Did you know that cats can get diabetes? The unfortunate truth is that feline diabetes is on the rise. We are seeing many more cases of diabetes than we did previously. In fact, in the Banfield Pet Hospital State of Pet Health 2011 report, a 16 percent increase in the number of feline diabetes cases since 2006 was noted.
What causes diabetes in cats? Just as in people, diabetes is a disease of the pancreas. Insulin is not produced in large enough quantities to lower the blood glucose (sugar) levels, leading to hyperglycemia (high blood sugar). When the blood sugar levels become too high, the situation becomes dangerous and often life-threatening for the cat.
Obesity is one of the major risk factors for diabetes. Cats that are overweight are much more likely to suffer from diabetes than those that are kept lean. Unfortunately, obesity has also become an epidemic among our cats, with over 50 percent of the cats seen in veterinary hospitals found to be either overweight or obese.
There is a great deal of controversy about what type of food constitutes the best diet for a cat. Some veterinarians and nutrition experts advocate a high protein, low carbohydrate diet as the best option. Though feeding a high protein, low carbohydrate diet has not been shown to prevent diabetes from occurring, there is little doubt that these types of diets are the food of choice for cats that are diabetic.
Some cats that develop diabetes can go into "remission" when fed a proper diet and with effective control of blood glucose levels early in the course of the disease. This is a good reason to pursue regular veterinary examinations for your cat. Early diagnosis is key. If the disease is diagnosed later in its course, when the cells in the pancreas have been "burned out" by chronically unregulated blood glucose levels, remission is much less likely and your cat is likely to require insulin injections for the rest of his life.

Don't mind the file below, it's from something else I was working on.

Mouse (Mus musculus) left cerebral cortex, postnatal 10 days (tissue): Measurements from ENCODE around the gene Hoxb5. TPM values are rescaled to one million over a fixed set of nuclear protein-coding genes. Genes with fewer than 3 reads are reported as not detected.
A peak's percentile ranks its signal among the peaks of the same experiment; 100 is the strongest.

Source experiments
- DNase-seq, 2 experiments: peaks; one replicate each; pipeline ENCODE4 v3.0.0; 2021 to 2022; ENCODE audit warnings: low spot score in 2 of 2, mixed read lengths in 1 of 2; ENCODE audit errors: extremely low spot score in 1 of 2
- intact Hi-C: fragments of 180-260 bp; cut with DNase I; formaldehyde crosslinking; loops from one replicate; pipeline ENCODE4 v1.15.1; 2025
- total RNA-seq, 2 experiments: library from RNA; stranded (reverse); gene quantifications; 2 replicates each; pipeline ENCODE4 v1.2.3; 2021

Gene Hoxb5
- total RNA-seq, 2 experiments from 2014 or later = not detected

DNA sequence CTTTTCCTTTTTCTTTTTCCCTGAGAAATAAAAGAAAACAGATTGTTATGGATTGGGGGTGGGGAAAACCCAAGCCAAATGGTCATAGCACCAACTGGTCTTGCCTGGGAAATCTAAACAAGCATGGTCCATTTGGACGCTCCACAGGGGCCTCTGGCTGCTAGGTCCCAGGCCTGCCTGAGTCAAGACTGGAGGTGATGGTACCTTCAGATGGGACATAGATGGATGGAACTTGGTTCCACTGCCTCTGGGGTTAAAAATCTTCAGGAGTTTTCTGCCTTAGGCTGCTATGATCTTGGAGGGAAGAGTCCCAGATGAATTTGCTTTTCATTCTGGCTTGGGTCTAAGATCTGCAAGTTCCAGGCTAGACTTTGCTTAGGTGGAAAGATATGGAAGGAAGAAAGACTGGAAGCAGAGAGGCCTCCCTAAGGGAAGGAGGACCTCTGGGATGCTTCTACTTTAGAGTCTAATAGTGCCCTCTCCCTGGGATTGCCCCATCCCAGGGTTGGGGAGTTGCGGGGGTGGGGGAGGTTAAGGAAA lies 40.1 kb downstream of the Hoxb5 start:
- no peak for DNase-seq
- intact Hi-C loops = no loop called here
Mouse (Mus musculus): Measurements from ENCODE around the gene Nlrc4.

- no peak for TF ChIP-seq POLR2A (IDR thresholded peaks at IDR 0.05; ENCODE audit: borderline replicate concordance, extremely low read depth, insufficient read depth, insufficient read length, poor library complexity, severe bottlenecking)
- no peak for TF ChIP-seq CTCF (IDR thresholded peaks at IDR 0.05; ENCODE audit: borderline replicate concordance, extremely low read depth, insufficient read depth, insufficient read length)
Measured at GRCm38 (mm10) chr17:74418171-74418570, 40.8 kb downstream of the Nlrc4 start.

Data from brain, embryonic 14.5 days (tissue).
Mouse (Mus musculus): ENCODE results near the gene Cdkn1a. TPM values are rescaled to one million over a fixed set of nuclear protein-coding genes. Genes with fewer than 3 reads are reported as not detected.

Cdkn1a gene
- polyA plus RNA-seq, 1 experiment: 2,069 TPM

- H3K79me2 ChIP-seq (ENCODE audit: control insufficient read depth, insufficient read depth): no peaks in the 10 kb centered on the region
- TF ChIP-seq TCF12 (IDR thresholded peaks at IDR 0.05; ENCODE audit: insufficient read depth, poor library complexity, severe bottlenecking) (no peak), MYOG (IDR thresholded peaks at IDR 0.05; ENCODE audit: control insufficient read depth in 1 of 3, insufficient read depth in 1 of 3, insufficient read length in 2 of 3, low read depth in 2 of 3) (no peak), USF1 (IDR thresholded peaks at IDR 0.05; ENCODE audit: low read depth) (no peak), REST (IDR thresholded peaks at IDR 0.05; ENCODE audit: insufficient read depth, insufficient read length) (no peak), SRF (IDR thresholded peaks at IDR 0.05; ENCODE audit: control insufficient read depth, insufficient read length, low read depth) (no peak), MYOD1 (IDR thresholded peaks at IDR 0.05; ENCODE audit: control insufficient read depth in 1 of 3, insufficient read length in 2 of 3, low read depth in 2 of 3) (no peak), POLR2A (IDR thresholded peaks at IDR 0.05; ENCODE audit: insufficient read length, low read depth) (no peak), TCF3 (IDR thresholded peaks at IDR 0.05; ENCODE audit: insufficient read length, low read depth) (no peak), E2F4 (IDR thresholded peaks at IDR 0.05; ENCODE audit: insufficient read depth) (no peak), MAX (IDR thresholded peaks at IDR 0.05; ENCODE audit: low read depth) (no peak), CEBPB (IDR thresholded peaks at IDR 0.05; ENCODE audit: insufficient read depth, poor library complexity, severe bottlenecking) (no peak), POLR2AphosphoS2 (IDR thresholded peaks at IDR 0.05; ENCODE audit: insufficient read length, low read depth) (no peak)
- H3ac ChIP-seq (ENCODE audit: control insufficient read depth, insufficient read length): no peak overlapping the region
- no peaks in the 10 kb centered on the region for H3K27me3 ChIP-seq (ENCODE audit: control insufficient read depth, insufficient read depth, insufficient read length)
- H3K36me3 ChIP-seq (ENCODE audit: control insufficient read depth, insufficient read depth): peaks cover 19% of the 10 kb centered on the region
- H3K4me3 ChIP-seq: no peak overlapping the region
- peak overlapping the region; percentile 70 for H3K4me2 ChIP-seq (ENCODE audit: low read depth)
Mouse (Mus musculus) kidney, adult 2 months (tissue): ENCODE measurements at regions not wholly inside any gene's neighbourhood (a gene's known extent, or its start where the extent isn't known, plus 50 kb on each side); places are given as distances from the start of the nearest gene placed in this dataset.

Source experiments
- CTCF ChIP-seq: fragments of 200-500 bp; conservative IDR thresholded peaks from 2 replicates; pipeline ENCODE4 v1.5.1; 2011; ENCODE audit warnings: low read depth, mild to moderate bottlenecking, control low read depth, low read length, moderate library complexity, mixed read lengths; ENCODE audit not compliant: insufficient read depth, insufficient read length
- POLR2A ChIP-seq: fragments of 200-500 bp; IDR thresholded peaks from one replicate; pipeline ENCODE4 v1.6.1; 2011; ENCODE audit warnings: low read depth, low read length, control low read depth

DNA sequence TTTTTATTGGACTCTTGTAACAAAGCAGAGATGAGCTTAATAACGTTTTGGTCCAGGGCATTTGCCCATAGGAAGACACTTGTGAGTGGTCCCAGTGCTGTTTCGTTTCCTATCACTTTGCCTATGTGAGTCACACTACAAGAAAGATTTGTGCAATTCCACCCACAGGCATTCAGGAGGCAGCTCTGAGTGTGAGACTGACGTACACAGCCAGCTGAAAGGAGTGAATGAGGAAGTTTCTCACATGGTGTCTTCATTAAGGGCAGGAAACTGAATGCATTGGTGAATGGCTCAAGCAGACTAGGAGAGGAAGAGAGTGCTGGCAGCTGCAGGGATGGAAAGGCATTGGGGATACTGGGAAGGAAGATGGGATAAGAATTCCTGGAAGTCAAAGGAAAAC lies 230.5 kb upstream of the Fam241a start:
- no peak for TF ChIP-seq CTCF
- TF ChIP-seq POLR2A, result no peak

The most common symptoms of diabetes in cats are increased thirst, increased urine volume, increased appetite, and weight loss. Some diabetic cats will also develop what is known as a diabetic neuropathy that results in a flat-footed stance or gait. Unlike dogs, who commonly develop cataracts as a result of diabetes, cats rarely develop diabetic cataracts.
Diabetes is usually diagnosed through blood and urine testing. An elevated blood glucose level may increase your veterinarian’s suspicion that your cat has diabetes. However, sometimes elevated blood glucose levels can have causes other than diabetes. So your veterinarian may need to run additional blood tests if your cat has persistently elevated blood glucose levels or has glucose in his urine. A specialized test known as a fructosamine level can provide more information about your cat’s glucose regulation; providing what amounts to an average blood glucose level for the past few weeks. This test is more reliable in diagnosing diabetes than a single blood glucose reading.
Likewise, monitoring the response of cats being treated for diabetes usually involves performing a blood glucose curve (a series of blood glucose readings taken over a 12- to 24-hour period), measuring a fructosamine level, or both. Single blood glucose readings are not helpful in determining whether insulin dosages need to be adjusted.
Dr. Lorie Huston